[Bioperl-l] Re: Annotation structure

Thomas Down td2@sanger.ac.uk
Fri, 3 Aug 2001 15:51:22 +0100

On Thu, Aug 02, 2001 at 10:57:14PM +0100, Ewan Birney wrote:
> As mentioned at BOSC, I want to overhaul the annotation
> structure. Currently we have the rather crappy 
>   $seq->anntation(); # gives an annotation object
>   $annotation->each_Reference(); # list of refernces
>   $annotation->each_Comment();   # list of comments
>   $annotation->each_DBLink();    # list of dblinks
> This is very much "what you need to store for round tripping
> genbank-embl". it is not focused at all on extensibility.
> The proposal is to head towards more of a generic tag => list of values
> scheme which will (a) extend better (b) plays well with biojava and
> biocorba much better. My current proposal is this
> Bio::Annotation moves to Bio::AnnotationCollection. 
> Bio::AnnotableI (direct copy from biojava) defines the method
>    $obj->annotation(); 
> which gives back a Bio::AnnotationCollection

Looks good so far...

> (a) I always feel we have one too many class here - I sort of want to
> remove AnnotableI and make Seq inheriet from AnnotationCollectionI. But
> this is the way biojava does it (which may well be due to how we did it in
> the first place) relates to (c) below

I can't really give a BioPerl perspective here, but certainly
in BioJava I still believe the Annotatable/Annotation division
is a good idea, since it allows you to decouple (when appropriate)
the annotatable objects themselves (features, sequences, whatever)
with the Annotations (which are generally just storage objects).

[This can, of course, also be done with delegation.  Swings
and roundabouts].

It's also quite nice, when hacking up a quick implementation
of an Annotatable interface which doesn't have anything
special associated, to do:

  public Annotation getAnnotation() {
      return Annotation.EMPTY_ANNOTATION;


Another trick I sometimes do to keep the costs of using
Annotations (which are generally backed by Java HashMaps)
as low as possible when you're working with thousands, if
not millions, of objects, is:

  public Annotation getAnnotation() {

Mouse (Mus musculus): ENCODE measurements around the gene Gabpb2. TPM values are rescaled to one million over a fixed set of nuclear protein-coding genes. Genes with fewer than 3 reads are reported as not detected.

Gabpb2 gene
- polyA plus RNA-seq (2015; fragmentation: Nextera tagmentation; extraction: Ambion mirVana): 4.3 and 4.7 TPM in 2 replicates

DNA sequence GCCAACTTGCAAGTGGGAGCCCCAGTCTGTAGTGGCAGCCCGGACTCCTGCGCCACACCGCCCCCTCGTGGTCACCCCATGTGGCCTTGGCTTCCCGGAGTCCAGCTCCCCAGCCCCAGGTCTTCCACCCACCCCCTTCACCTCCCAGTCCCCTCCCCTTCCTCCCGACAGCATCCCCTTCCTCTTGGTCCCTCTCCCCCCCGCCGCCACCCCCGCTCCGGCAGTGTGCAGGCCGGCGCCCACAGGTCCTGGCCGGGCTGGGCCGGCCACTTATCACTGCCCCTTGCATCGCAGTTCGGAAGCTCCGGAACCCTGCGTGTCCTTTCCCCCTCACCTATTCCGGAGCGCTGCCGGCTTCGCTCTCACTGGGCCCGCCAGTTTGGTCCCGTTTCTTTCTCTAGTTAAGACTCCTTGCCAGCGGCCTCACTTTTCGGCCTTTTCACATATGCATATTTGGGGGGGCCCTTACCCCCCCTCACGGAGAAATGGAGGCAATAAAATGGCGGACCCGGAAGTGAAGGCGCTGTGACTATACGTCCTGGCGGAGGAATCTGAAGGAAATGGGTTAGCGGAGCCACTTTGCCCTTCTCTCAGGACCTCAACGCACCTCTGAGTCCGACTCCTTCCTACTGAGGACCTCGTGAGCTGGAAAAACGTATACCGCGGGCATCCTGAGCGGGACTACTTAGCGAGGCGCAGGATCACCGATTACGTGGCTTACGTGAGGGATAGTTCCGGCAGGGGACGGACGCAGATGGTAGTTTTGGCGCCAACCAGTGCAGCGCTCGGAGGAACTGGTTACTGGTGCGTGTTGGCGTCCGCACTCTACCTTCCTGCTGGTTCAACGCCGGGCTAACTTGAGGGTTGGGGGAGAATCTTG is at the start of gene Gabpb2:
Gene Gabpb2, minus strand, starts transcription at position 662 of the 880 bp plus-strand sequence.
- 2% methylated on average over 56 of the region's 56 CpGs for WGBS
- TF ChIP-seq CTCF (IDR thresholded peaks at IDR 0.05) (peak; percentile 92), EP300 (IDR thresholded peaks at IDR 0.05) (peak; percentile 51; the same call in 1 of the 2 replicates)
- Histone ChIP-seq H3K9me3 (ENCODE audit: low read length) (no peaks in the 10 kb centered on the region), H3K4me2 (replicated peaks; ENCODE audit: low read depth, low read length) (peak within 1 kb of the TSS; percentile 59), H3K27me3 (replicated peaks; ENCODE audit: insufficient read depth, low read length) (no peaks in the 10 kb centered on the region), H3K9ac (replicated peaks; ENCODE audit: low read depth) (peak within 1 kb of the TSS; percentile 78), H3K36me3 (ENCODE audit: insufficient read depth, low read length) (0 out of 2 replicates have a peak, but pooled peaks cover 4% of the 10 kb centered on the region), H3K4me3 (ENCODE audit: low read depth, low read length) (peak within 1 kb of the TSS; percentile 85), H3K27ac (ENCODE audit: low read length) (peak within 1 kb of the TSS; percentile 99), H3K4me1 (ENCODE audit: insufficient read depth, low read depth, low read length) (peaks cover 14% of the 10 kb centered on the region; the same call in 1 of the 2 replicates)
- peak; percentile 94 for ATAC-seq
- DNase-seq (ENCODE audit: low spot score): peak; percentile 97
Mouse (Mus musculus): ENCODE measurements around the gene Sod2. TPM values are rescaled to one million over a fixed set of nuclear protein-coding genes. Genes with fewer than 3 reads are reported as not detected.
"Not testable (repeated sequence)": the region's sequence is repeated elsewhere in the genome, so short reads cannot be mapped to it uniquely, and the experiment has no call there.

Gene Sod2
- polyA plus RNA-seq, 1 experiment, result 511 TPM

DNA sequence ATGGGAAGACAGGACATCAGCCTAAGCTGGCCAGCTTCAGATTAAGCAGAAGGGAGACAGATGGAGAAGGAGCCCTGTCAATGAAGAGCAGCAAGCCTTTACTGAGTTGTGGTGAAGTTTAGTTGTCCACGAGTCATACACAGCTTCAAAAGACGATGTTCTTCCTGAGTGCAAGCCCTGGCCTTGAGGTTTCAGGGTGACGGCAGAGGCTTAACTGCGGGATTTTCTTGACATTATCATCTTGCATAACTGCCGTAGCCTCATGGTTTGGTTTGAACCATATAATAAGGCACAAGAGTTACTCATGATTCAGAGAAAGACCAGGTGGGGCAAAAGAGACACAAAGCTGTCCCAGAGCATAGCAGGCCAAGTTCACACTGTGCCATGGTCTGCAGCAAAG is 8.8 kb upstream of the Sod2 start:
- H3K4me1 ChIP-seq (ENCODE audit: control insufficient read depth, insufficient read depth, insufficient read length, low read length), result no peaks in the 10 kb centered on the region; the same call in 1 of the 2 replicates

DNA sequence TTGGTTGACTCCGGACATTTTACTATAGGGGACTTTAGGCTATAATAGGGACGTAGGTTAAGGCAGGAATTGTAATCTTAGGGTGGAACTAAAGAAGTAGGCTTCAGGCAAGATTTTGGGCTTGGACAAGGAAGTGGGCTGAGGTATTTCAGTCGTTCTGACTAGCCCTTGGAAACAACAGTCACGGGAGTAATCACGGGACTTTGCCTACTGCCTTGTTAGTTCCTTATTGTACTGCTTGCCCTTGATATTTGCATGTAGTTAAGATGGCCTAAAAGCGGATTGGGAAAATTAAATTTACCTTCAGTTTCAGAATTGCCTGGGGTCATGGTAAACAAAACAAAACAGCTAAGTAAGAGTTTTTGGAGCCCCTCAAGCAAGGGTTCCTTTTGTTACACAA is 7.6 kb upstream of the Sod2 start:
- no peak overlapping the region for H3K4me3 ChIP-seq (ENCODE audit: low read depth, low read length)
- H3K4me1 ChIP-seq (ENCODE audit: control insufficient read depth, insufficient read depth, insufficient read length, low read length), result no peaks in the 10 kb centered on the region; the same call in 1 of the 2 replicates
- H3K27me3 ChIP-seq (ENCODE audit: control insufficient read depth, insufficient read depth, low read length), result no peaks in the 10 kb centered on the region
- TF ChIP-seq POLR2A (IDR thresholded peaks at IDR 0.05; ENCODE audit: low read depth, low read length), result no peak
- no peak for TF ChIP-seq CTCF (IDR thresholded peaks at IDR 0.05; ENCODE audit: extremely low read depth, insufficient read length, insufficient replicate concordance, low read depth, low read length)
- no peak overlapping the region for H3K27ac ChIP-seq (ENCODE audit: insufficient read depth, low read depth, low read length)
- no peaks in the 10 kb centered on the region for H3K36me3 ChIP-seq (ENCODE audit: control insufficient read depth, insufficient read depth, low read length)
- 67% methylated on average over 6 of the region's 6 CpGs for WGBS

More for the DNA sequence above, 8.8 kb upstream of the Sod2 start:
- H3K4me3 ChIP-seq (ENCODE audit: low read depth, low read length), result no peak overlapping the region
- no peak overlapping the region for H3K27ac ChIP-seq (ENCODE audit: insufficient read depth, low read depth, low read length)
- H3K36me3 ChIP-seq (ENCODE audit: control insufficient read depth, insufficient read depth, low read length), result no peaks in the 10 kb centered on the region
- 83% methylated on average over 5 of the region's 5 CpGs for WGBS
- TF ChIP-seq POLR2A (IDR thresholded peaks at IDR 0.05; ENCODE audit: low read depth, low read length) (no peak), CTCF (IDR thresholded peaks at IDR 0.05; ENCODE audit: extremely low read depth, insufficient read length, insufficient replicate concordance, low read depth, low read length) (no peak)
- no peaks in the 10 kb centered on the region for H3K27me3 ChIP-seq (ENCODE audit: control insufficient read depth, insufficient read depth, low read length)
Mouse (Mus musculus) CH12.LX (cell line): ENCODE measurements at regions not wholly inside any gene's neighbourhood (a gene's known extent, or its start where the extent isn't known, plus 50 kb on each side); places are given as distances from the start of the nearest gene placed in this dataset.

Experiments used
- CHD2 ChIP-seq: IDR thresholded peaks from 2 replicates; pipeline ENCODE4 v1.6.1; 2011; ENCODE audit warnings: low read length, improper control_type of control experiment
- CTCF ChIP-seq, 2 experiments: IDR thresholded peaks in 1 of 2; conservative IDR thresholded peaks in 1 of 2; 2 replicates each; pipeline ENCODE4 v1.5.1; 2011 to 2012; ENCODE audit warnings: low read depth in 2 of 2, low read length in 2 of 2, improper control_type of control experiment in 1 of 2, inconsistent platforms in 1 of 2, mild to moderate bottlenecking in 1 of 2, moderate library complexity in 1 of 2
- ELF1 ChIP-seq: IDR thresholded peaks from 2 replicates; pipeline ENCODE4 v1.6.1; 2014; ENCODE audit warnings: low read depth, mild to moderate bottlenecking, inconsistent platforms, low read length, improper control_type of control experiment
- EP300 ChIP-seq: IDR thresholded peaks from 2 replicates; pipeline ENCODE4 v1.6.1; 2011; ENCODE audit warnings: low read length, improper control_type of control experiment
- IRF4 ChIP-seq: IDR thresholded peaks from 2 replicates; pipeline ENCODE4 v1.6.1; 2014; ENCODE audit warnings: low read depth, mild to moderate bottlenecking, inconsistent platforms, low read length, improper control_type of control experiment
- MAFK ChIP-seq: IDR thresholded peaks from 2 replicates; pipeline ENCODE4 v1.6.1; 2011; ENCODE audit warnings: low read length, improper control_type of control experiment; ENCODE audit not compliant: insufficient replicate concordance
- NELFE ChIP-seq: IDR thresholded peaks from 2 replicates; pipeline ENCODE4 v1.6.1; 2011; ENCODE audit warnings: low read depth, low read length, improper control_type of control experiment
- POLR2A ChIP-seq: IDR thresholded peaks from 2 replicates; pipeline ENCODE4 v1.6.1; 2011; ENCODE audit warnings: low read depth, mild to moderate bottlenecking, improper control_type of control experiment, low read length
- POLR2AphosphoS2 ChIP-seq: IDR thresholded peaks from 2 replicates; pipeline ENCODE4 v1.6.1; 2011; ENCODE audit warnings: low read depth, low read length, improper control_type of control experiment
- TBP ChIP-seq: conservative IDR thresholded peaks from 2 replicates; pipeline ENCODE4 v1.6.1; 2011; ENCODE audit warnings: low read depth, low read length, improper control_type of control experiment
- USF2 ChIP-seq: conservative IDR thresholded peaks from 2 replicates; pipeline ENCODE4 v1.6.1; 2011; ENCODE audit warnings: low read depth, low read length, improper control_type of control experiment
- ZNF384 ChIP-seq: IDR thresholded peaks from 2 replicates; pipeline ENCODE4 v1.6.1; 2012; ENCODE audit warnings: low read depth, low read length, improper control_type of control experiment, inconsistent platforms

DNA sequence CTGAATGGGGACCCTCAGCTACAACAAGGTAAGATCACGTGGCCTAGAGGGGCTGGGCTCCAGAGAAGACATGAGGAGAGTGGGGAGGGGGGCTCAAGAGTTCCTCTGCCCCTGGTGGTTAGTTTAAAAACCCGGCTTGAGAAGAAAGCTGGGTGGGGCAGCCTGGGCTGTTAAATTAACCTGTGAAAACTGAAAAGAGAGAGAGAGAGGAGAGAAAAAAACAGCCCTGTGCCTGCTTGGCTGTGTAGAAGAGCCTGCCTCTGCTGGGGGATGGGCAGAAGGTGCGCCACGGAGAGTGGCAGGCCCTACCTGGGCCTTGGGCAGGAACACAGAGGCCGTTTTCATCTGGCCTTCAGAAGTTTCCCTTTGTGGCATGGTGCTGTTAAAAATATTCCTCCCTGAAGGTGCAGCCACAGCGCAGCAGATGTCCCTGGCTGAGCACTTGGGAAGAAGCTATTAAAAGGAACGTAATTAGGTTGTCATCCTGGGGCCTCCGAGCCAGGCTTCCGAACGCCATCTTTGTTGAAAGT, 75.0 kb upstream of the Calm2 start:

Annotation temp = new SimpleAnnotation();
      temp.setProperty("the.one.thing.I.want.to.expose", blah);
      return temp;

(This pattern is used in a few places in biojava-ensembl).

> (b) We've got have some additional standard of "standard" keys, like
>    reference, dblink, comment 
> etc to agree on. That's ok - that's what you live with for extensibility,
> but there is an argument that you might want something more heirarchical
> such that
>     @objects = $ann->get_Annotation("geneticdisase")
> would give you back Bio::Something::Disease::Genetic but 
>     @objects = $ann->get_Annotation("disease")
> gives back the superset. Some heirarchical type system (centrally
> controlled?) controls the standard. (good? Bad?)
> After thinking about this I don't like it - it is asking for quite a heavy
> system behind the scenes (not so heavy, but heavy enough) to manage this
> and will make implementing other objects behind this interface
> tough. Hmph.
> In general, if we do set a standard set of tags, to what extent should we
> enforce the tag-->object mapping. I'm leaning towards relatively strictly
> enforcing it with a hash in AnnotationCollectionI being something like
> %tag_object_map = (
> 	'reference' => 'Bio::Annotation::RefernceI',
> 	'dblink'    => 'Bio::Annotation::DBLinkI',
> 	'comment'   => 'Bio::Annotation::CommentI' );
> with the idea that implementations enforce these rules of their annotation
> collections.

That mapping you give there looks to me /exactly/ the sort
of thing which you can describe in a language like DAML+OIL
(or even RDF Schema, on which DAML is based).  I'd rather
like to see this happen in BioJava, too.

(Incidentally, DAML+OIL has a concept of `subproperties', which
seems to fit what you're describing in the disease/geneticdisease
case rather well...  As you say, there's a little bit of extra
complexity here.  On the other hand, it's perfectly valid to have